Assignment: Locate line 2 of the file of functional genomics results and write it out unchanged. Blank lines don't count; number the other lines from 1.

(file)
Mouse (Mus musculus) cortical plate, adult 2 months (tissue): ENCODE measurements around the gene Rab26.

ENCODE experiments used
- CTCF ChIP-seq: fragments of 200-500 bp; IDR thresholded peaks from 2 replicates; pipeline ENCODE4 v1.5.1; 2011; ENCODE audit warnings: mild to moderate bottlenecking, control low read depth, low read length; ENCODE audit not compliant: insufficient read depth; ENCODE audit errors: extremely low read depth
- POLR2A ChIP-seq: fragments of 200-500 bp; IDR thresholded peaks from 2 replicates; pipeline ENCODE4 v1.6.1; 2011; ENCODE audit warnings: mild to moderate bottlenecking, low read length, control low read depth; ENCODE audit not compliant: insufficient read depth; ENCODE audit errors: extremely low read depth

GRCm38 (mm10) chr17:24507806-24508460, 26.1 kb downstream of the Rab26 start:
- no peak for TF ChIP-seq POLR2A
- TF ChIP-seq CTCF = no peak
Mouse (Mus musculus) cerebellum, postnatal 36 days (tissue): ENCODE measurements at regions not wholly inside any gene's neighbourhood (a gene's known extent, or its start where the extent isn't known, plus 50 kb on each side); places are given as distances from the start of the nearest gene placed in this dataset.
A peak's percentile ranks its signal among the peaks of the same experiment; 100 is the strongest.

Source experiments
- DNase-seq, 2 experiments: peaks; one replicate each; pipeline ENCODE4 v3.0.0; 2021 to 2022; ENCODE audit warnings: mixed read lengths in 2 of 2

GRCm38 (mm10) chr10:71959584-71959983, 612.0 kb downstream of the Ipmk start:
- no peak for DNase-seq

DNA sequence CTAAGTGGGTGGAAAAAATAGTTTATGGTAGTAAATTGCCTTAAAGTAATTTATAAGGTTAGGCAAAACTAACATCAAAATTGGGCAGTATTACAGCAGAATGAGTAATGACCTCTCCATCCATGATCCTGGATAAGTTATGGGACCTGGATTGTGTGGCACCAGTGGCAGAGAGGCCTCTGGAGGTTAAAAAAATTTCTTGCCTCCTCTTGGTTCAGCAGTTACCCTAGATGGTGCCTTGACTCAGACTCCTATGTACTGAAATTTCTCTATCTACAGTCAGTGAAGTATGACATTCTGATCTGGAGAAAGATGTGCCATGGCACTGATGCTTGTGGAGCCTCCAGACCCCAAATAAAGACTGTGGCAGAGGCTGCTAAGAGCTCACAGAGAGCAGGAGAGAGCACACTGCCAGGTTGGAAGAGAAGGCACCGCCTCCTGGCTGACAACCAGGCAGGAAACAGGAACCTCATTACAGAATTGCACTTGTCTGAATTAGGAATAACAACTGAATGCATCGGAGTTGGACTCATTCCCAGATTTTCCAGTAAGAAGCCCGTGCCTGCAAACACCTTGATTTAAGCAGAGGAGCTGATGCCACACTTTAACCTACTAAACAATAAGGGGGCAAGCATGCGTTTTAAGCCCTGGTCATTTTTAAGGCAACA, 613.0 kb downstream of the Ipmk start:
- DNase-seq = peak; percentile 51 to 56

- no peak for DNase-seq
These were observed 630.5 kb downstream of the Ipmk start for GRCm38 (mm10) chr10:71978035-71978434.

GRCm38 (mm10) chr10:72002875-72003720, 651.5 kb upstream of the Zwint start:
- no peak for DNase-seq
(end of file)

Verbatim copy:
ENCODE experiments used